Light After The Storm.

This one’s a guest post by my friend Vrishika. Read on 🙂

It’s the most excruciating feeling in the world, the inability to fix things and make it right. You watch things getting messed up, falling out of place for no reason other than circumstance, and all you can do is watch the pieces fall apart. That feeling when it hits that there is absolutely nothing you can do really wrenches your heart. You’re left with no option than to just let go, to wait out the storm.

But worse than being in the eye of the storm yourself, is watching a person you care about immensely stuck there and not being able to do anything about it. What can you do when nothing is working your way? When you are helpless because you just doesn’t know how to help, and even worse, helpless because you know the exact solution but just aren’t able to get it across. All you can do is watch, watch as they suffer, watch as they fight, only hoping that they remain standing.

Such times really make you appreciate just how much is out of your control. You may have the intentions and the resources to put solutions in action but the variables in the surroundings just don’t align themselves. These circumstances really humble you, show you your worth before the power of the universe. All that can be done at these times is to hang on, to a tree, to a pole, to a straw, to any shred of hope that keeps you going, just hang on, because it will be over. Despite everything, as difficult as this is to see sometimes, it remains an absolute certainty that the storm will pass. It has to end. And there will be light, the light after a storm.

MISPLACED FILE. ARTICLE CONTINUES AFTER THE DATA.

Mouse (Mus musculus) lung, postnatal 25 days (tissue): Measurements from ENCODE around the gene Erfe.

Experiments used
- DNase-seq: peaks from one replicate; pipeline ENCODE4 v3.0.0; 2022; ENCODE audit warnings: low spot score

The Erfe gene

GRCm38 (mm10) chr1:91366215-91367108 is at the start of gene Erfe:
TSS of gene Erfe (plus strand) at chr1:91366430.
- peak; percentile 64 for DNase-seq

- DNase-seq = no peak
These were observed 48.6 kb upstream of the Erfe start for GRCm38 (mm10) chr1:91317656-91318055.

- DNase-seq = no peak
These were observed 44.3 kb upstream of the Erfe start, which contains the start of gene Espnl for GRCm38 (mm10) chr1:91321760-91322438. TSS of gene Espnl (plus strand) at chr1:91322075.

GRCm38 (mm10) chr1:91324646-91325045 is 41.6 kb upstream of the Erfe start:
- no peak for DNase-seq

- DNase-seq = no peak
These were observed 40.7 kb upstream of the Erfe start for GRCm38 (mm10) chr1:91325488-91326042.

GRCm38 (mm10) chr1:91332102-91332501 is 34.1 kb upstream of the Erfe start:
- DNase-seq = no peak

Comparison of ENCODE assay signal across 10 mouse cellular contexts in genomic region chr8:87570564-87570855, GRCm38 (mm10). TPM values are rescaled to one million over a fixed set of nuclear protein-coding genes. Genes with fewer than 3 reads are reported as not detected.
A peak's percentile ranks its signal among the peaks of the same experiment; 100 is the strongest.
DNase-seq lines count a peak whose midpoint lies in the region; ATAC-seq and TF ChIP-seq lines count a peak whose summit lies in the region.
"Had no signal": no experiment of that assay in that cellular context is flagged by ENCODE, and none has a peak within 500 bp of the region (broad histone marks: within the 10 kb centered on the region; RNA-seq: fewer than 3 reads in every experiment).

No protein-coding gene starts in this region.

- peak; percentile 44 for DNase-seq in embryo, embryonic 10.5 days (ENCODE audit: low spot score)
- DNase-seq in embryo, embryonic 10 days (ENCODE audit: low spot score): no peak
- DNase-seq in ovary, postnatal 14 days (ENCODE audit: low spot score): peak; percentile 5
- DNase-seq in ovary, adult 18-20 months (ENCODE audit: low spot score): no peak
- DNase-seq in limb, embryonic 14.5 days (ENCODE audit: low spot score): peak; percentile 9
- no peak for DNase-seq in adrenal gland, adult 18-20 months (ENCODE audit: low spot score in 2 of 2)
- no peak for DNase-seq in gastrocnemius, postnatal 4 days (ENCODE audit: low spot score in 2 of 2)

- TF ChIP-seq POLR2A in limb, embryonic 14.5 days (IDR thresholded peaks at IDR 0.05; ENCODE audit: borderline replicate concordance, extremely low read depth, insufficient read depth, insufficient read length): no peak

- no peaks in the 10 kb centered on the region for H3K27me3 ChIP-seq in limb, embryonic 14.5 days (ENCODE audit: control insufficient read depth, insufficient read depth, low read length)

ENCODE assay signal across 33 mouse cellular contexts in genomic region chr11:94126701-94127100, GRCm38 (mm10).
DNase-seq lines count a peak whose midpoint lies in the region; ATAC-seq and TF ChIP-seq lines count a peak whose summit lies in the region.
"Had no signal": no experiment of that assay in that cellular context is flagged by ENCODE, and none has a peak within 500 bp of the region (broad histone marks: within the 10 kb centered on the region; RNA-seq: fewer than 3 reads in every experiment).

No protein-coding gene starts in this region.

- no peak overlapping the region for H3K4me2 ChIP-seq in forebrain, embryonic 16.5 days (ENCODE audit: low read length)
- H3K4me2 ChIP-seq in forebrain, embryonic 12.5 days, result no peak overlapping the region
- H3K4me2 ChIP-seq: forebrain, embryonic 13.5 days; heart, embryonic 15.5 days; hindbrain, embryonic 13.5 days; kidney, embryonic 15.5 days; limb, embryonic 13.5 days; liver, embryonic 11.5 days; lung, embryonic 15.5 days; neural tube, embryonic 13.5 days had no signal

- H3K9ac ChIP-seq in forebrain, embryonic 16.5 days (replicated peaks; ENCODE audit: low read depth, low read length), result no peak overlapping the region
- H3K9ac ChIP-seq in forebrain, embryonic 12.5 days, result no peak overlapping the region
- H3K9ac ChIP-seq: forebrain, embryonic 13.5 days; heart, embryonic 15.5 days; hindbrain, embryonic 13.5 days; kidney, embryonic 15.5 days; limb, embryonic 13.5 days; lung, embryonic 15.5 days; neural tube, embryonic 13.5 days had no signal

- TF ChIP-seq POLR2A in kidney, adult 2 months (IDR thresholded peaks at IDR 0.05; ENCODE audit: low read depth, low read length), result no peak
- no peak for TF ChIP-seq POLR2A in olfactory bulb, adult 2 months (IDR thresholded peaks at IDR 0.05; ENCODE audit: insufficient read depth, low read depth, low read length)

I Think We’re Mistaken: “If you love somebody, let them go”

I think we have it all wrong. Yes, we do. I think we have it all wrong when we say “if you love somebody, let them go”. If we say that, it seems a lot like we’re doing them a favour, or the “letting go” part, is for them. But is that really true? Shouldn’t it be more along the “if you love somebody, and they don’t love you like you’d like them to, leave, walk away”.

Are the two the same, though? Is letting go of somebody the same as leaving? I think not. I think letting go involves freeing the other person, allowing them to walk away from you while you’re (in most probability) stuck in the same place you were before. Think about it, if you do let somebody go, what about you? Are you supposed to wait for them to get back? Or are you supposed to ignore all that you’re feeling and pretend to heal? I can’t get myself to understand why all these love songs talk about letting people go, and waiting for them to get back to you (which apparently they will, if it was meant to be), but why do we have to let go in the first place? Why can’t people just stay, if they had to, if they were meant to be?

Leaving, sounds more like something I’d do, now. Leaving, because there’s nothing that’s making me stay. Nothing, that’s saying things are going to be better. Leaving because I know I’ve tried everything. Moreover, leaving makes me feel better. And that’s all that matters, in this moment, right now.

But, do people really come back once they’ve decided to leave? Well, I’m still to figure that one out. Is this is permanent decision, or a whimsical one? Time, and only time can tell me that.

So I’ve decided to give time, some time.


The sun set on another evening of May,
They played with their toys all day,
They couldn’t have known, they didn’t,
Their grandmother was no more, and they had no hint

One was seven, and the other five
Their mother thought, they were too naïve,
To comprehend this invariable cycle of life,
A man’s destiny, which God, Himself writes

The father thought, they ought to know
The curiosity in their young minds would only grow
The kids cherished her presence, they loved her dearly
She would remain etched in their memory…

The five-year-old tugged her mother’s white sari
And asked, “Where is she, where is dadi?”
The other sat on his father’s lap and looked up at his face
He wondered why his father’s eyes never met his gaze…

The two, old, sullen eyes met each other
How would they tell them about the beloved grandmother?
They stood there still, tongue tied,
How were they to tell them that she had died?

This one is still untitled, I just can’t name it.  Suggestions are welcome.

Not for reproduction.